Of indomitable courage and tenacity , An SBT who is true to this will be like a brave warrior the SBT will not back down, they will not be subdued or overcome by another. They will stand their ground and never give up and fight to the death if it was needed , (not condoning dog fighting in any way).
Highly intelligent and affectionate especially with children. The SBT who has been bred to meet this part of the standard, is an intelligent dog. He is a thinker, he will solve problems and barriers that prevent it from completing a task. This also makes an SBT a stubborn dog, as most intelligent beings are. The SBT is a quick study and will learn how to get what it wants very quickly, but will also train easy so long as you train consistently. The SBT is a very perceptive animal and can very easily differentiate between the big kid who can rough house with them in the yard and the little child who needs them to be protectors.The SBT is often referred to as the nanny dog. In saying that you should never leave small children and any dog unsupervised. The SBT also understands that the elderly need them to be gentle. They are affectionate animals that love to be loved and give love back.
Bold, fearless and totally reliable.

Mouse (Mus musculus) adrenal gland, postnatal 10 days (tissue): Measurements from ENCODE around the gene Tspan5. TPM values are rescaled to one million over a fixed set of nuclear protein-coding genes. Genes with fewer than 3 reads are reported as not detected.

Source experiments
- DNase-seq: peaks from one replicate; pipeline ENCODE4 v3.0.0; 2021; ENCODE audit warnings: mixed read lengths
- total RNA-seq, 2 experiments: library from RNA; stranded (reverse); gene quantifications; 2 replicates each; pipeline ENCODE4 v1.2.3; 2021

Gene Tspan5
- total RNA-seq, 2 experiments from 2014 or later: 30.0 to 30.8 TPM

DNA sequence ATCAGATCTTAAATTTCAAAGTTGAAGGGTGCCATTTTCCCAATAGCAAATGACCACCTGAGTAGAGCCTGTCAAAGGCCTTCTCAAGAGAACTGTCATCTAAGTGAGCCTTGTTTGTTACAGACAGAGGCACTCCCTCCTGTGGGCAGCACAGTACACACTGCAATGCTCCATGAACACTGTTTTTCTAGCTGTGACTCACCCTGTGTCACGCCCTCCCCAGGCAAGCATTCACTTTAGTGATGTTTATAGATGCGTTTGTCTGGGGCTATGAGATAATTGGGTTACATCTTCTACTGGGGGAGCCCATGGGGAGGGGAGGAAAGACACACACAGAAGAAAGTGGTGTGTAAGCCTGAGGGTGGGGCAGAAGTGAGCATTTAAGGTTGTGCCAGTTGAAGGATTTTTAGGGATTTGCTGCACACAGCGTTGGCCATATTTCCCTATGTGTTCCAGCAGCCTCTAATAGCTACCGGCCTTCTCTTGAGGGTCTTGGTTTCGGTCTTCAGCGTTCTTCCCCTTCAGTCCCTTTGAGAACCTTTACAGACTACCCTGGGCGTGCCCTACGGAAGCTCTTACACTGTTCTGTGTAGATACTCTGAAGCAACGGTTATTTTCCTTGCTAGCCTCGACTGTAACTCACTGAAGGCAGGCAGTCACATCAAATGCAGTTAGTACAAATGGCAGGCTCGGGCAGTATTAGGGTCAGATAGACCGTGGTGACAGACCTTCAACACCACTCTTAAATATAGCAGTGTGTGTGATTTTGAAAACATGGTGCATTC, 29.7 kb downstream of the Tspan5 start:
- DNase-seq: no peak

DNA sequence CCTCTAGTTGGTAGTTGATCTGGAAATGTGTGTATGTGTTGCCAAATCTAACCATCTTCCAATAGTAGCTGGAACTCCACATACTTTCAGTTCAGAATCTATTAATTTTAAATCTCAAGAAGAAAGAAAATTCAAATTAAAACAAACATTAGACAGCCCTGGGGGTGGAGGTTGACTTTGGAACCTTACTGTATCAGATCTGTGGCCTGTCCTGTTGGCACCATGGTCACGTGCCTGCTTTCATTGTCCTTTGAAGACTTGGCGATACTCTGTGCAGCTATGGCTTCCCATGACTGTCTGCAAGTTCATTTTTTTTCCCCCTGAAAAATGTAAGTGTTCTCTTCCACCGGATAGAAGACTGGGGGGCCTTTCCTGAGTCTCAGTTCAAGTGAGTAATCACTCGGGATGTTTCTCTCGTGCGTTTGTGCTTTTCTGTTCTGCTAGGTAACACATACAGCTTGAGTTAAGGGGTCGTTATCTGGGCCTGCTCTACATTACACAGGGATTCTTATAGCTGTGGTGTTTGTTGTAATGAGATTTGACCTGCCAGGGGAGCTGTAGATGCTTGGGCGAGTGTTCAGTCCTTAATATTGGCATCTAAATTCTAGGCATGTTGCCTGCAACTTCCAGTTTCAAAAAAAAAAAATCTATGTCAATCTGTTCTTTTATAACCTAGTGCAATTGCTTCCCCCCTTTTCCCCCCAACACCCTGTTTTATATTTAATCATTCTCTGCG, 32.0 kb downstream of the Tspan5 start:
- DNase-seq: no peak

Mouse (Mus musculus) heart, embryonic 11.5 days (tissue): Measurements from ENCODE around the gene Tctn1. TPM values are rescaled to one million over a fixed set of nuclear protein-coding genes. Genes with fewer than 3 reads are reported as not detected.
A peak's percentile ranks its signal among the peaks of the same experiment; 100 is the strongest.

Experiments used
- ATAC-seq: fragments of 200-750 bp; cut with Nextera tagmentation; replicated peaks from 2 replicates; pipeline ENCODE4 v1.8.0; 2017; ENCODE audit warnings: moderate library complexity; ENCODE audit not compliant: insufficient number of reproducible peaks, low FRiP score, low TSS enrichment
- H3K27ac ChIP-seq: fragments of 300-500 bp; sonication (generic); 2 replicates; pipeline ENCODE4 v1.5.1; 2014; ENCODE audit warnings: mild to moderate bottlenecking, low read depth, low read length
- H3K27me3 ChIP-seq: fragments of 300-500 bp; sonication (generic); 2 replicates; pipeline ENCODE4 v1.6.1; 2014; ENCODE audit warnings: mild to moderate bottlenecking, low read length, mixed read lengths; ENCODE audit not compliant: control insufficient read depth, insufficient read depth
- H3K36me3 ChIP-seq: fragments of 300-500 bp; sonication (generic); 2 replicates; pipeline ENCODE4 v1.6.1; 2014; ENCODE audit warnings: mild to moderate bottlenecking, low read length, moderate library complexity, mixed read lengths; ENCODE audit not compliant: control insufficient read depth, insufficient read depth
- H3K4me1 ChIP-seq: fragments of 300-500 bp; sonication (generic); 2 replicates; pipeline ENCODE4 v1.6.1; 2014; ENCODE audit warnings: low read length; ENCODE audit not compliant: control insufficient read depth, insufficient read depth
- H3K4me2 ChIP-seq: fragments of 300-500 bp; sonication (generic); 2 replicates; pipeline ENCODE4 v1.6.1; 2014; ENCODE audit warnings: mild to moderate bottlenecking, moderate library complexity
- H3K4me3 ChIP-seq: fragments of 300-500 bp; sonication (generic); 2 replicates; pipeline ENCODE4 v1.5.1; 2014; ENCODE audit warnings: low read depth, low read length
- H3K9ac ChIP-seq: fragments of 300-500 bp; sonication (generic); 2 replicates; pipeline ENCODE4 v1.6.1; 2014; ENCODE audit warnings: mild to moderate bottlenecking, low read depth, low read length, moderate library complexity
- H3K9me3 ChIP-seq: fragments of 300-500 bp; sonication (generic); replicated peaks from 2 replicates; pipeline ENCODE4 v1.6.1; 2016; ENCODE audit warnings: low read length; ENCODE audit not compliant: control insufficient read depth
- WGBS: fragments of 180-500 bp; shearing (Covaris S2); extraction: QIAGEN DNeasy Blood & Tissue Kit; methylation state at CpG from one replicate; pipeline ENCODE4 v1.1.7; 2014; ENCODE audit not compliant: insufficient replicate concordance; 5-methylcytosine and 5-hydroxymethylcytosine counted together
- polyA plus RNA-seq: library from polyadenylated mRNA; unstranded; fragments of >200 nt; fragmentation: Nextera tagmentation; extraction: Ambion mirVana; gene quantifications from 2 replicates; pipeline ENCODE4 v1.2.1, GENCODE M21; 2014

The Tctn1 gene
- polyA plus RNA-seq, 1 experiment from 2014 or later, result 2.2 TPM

This part of the standard speaks for itself, the stafford who is bred to this, will present herself as bold and show no fear in the face of danger or adversity. The SBT will prove that she is reliable, predictable and trustworthy. It is a creature of habit and will not let those it loves down.
Head And Skull:
Short, deep though with broad skull. Very pronounced cheek muscles, distinct stop, short fore face, nose black.
Short head, should be compact and symmetrical, rule of thumb 1:3 ratio nose should be 1/3 of head length. from stop to crown 1/3, crown to back head 1/3. There should be no exaggeration. Stop should be well defined making a center point between eyes and nose. The stop should be the start of a nice definition line, going up through the center of the head as pictured (often referred to as the crack, although, the head does not actually crack, the muscle in the head develops giving an appearance of a crack. Most breed enthusiast will not use the term). Skull should be broad and balanced with head length. Cheek muscles should be seen when mouth is closed. Fore face should be short, however, that does not mean shorter is better. Too short will have many issues including respiratory and temperature intolerance. Nose should be black, no other colour is acceptable for breeding. Even a blue dog should have a nose that appears black (I say appears as it is not genetically possible for the nose of a blue dog to have a true black nose) The blue SBT should have a slate blue nose examples below.